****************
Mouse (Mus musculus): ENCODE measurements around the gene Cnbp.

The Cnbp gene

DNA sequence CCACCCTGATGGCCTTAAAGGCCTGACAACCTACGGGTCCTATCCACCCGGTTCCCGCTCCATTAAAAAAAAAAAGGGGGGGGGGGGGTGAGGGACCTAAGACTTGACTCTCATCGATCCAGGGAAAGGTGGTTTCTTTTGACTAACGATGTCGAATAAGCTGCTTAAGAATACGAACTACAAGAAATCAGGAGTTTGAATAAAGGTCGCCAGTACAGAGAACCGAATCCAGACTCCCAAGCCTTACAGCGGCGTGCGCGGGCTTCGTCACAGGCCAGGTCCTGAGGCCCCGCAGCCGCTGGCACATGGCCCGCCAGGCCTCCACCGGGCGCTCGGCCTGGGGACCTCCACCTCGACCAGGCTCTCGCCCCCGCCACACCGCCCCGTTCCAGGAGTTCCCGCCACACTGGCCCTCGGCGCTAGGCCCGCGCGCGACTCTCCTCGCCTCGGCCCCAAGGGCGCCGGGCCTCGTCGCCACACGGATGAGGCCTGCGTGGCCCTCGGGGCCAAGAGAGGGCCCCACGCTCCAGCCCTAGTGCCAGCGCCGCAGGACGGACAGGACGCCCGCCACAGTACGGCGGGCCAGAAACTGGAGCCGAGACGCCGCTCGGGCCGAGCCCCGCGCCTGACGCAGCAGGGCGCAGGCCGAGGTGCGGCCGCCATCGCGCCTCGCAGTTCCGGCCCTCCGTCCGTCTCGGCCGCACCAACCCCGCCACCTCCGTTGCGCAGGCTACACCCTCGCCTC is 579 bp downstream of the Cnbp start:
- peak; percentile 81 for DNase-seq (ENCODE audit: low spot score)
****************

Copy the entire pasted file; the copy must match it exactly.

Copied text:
Mouse (Mus musculus): ENCODE measurements around the gene Cnbp.

The Cnbp gene

DNA sequence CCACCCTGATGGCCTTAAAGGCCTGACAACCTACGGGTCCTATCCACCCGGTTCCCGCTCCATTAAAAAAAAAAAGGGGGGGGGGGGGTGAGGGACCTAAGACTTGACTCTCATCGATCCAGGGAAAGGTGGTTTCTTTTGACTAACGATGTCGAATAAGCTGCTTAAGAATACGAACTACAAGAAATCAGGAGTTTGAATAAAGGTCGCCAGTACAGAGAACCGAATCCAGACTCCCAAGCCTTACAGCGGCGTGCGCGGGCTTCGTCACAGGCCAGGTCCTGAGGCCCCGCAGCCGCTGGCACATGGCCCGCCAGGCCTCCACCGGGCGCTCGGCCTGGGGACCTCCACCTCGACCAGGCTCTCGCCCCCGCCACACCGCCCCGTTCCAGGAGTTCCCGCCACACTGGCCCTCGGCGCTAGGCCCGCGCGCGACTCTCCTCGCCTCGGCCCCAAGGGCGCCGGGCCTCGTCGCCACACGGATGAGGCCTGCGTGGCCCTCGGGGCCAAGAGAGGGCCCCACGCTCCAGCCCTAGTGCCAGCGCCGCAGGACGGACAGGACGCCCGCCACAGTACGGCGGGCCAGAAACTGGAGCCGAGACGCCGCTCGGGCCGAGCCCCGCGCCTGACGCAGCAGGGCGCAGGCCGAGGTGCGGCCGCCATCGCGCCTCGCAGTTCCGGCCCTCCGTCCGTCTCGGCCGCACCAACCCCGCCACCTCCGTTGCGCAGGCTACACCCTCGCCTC is 579 bp downstream of the Cnbp start:
- peak; percentile 81 for DNase-seq (ENCODE audit: low spot score)